Alexander the Great was Saturday night.

Whether Devon Alexander really is great remains to be seen but the case he made for himself at the Mohegan Sun Arena was a big step, not only because it unified the WBC and IBF versions of the junior welterweight title but because he did it by destroying two-time champion Juan Urango in eight brutal and mostly one-sided rounds.

Alexander stopped the IBF champion at 1:12 of the eighth round, dropping him twice with sizzling right uppercuts, a punch he had warned him about in the fourth round but which the strong Colombian seemed powerless to do anything about but eat it until he’d had his fill. That came the second time he arose on wobbly legs, his mind chilled and his legs like overcooked spaghetti.

Referee Benji Estevez took one look at Urango after he’d pushed himself up off the floor for the second time in round eight and saw no reason to take a second one. Instead he looked at Urango’s seconds and said, “Come get him.’’

Alexander’s HBO debut could not have gone more swimmingly if he’d been Michael Phelps. His speed caused Urango no end of problems, making him difficult to hit as always but eventually luring Urango into spots trainer Kevin Cunningham had predicted he would end up in – which was to say in the free fire zone.

After stinging Urango repeatedly with his right jab, Alexander unloaded a right uppercut that caught Urango square and wobbled him in round 4. It was, as things turned out, a warning shot that went unheeded by the relentlessly resolute Urango.

In the end that would be the punch with which Alexander would finish him off but before he got around to that he had Urango spending most of his time following him around to no good end. To his credit, Urango (22-3-1, 17 KO) kept trying to find openings that closed too quickly for him to react, pressuring Alexander by constantly walking forward. That strategy was exactly what Cunningham expected and his game plan to negate it was perfectly executed by the 23-year-old Alexander.

“We had worked on it the whole camp,’’ Cunningham said of the uppercuts that eventually closed the show for his fighter. “That was the magic shot. I just saw how he plods forward and leans forward and figured you could catch him with the uppercut. I told Devon to throw the uppercut, and he heard me.  We used speed to set up the power.”

Alexander (20-0, 13) did just that and the results were surprisingly concussive against a guy who had never been stopped. While Alexander has long been considered a slick boxer with fast hands and feet his power has never been something that caused much of a stir. In the end it still may not but Saturday night it was on full display and Urango, who many consider to be among the physically strongest junior welterweights in the world, could not stand up to it.

“My coach told me to stay focused when Urango started bleeding [from the nose in the third round],’’ Alexander said. “My coach said, ‘Don’t stand there and get hit.’ As long as I’m moving he couldn’t touch me. His punches did not hurt at all.  I was surprised by that.  Speed kills everything and that’s what I have.’’

After what he did to Urango and former world champion Junior Witter before him (making him retire on his stool after the eighth round to win the then vacant WBC title), Alexander has begun to make a statement about who he is as well as what he has. That process is ongoing and will require he continue to not only win but to dominate the way he did against Urango if he is to become what his nickname has long claimed he will become but promoter Don King, never one to bypass a chance at bombast, declared loudly, “He’s not a star, he’s a superstar!’’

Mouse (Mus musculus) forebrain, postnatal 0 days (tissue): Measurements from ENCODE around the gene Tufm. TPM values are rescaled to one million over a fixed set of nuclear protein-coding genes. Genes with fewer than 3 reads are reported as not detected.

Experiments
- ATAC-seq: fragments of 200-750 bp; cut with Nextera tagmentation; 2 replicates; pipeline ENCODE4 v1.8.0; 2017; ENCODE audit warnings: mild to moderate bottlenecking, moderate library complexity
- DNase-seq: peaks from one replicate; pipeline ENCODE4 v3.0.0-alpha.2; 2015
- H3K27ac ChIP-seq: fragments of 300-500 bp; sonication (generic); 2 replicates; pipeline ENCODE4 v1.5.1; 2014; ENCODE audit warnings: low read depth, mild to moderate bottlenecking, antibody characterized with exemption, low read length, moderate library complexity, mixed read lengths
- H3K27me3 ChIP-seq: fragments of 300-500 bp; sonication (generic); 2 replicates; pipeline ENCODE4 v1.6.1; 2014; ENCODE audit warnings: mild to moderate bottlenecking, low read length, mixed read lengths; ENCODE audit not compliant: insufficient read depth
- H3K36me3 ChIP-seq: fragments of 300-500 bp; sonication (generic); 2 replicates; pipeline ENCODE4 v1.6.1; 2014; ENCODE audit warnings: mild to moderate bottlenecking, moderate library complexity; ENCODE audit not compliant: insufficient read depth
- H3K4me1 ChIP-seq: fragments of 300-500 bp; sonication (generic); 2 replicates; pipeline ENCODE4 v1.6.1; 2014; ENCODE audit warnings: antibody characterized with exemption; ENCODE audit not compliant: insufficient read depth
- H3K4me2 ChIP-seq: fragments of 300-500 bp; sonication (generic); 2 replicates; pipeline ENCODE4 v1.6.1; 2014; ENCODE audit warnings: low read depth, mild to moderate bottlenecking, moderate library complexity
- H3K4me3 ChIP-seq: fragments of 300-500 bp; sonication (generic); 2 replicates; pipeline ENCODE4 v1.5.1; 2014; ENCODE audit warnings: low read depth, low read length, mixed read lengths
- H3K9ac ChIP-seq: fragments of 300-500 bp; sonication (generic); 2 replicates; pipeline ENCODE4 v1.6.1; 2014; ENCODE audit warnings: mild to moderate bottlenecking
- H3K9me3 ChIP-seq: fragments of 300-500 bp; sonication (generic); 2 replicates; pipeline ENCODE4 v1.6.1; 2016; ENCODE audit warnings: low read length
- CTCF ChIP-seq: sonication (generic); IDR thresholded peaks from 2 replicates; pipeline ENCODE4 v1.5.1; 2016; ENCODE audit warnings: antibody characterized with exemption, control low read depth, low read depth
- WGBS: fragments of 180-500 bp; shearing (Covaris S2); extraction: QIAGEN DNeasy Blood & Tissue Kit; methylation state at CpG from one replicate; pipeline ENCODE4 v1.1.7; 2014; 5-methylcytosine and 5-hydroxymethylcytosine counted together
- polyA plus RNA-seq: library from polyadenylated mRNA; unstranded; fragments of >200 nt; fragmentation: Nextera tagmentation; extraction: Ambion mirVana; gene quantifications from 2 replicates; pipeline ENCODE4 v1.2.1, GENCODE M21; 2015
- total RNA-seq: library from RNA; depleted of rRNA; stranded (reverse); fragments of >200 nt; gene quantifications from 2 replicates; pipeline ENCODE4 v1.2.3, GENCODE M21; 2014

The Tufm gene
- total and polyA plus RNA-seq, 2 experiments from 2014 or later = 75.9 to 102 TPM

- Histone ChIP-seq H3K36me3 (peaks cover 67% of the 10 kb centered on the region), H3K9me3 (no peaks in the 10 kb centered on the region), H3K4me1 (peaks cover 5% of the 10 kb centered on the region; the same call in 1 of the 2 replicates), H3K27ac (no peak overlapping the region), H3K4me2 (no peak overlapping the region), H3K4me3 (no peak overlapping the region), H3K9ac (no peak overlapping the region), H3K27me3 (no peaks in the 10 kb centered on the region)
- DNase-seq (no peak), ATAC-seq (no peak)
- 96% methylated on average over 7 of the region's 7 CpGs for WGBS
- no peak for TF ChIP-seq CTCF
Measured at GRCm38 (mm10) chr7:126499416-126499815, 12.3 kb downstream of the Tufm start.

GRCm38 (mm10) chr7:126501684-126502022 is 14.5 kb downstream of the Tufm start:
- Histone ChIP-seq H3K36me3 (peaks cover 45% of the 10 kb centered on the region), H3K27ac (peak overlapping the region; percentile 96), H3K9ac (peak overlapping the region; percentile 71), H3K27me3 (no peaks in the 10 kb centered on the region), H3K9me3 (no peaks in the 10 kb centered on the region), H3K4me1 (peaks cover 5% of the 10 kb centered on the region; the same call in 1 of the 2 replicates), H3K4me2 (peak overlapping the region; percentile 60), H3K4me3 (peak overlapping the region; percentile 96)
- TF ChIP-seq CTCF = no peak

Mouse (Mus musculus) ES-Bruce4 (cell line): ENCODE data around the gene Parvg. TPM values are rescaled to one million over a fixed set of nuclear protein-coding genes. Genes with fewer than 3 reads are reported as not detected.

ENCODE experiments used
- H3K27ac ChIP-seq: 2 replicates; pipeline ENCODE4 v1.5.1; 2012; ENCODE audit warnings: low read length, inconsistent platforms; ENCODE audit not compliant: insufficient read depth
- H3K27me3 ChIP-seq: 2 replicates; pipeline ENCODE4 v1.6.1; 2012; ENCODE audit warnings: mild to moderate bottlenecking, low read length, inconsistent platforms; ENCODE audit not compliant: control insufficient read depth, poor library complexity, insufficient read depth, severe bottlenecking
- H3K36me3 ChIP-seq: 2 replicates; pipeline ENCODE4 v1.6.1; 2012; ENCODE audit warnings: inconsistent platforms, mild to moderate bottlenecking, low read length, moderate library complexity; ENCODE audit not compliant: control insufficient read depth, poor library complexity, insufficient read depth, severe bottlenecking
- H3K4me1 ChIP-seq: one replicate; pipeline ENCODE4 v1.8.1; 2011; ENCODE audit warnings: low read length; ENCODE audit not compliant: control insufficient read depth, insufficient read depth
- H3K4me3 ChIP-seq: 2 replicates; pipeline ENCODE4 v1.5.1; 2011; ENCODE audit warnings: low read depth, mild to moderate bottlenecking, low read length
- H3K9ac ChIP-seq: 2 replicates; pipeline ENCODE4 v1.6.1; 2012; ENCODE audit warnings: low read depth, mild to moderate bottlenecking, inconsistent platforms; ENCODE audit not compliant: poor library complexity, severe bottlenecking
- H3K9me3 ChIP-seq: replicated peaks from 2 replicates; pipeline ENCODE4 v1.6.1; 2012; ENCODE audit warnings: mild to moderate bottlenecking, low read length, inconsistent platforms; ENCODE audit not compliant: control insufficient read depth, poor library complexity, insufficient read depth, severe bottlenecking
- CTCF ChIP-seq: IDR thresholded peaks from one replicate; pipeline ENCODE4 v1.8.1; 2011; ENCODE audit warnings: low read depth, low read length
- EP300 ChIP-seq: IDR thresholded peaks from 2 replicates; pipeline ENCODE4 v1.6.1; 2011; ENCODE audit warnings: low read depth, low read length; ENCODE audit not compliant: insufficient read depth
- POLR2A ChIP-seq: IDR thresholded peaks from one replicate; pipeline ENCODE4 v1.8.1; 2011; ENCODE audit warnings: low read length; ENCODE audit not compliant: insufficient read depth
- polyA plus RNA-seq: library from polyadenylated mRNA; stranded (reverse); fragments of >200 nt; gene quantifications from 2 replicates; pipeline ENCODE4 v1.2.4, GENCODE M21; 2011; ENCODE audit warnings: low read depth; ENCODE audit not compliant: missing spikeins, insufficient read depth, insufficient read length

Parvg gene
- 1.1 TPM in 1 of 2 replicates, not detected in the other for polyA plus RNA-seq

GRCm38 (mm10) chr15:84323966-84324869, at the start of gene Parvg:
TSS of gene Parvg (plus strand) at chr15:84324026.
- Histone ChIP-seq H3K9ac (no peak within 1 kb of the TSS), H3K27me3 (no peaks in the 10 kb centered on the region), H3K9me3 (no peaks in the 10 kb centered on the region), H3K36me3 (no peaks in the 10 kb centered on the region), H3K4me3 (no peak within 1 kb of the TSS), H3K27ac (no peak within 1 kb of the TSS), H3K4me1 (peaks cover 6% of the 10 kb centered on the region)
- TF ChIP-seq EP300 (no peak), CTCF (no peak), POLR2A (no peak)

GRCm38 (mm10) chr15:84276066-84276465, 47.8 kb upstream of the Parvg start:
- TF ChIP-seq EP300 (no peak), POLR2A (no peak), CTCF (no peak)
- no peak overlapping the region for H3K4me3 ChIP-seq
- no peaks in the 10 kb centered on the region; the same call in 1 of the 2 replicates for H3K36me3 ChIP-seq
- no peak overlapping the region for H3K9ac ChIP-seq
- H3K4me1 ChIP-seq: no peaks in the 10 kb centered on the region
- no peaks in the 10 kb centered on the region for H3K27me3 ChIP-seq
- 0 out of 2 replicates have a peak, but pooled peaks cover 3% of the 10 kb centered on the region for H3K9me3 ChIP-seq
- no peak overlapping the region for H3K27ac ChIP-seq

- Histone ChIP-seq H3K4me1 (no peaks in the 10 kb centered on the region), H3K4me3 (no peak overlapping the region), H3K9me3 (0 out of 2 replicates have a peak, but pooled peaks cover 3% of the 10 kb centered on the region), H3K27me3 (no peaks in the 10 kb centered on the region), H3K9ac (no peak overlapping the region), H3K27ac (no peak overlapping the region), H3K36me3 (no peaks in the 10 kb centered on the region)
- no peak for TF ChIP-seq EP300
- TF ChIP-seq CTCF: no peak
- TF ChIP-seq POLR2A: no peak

Not yet but King intends to bring him back to his hometown of St. Louis this summer to very likely face two-time world champion Zab Judah in what King has to hope is not a replay of a similar 2005 fight there between Judah and Alexander’s then stablemate Cory Spinks.

That fight attracted over 20,000 fans but Judah exposed Spinks’ weaknesses and stopped him in nine rounds to claim the unified welterweight title. Judah (38-6, 26 KO) has since said he’s returning to 140 pounds and King hopes to match him with Alexander and bill it as a night of revenge for St. Louis.

Judah took the welterweight title from Spinks that night but his career has been in decline ever since. Judah is 5-4-1 since that victory and he has lost every major fight he’s been in, and in ever declining fashion. He was beaten by Carlos Baldomir and Floyd Mayweather, Jr. by decision and stopped by Miguel Cotto and Joshua Clottey before abandoning the welterweight division and returning to 140.

Yet Judah was at ringside and claimed to be only moderately impressed with Alexander, insisting that while he has obvious skills they do not compare to his own. Time will tell about that but there are now five years and a world of difference between Alexander and Judah. One fighter is a young man on the rise. The other, a fading one on the decline.

Still, it will be another steppingstone for Alexander on the way to his true test, a unifying showdown with the best junior welterweight in the world – Timothy Bradley. Unless, of course, the best junior welterweight in the world turns out to be Alexander the Great simply because he is what we think he is – great indeed.

“I can beat anyone,’’ the wide-smiling Alexander said after stopping Urango. “Zab, Timothy Bradley. You name it. I want to come back to St. Louis and sell out the Scottrade center.  I’m coming back to good old St. Lou with two world titles.  This is sweet, very sweet.”

Saturday night so was Devon Alexander, sweet and vicious and very, very good.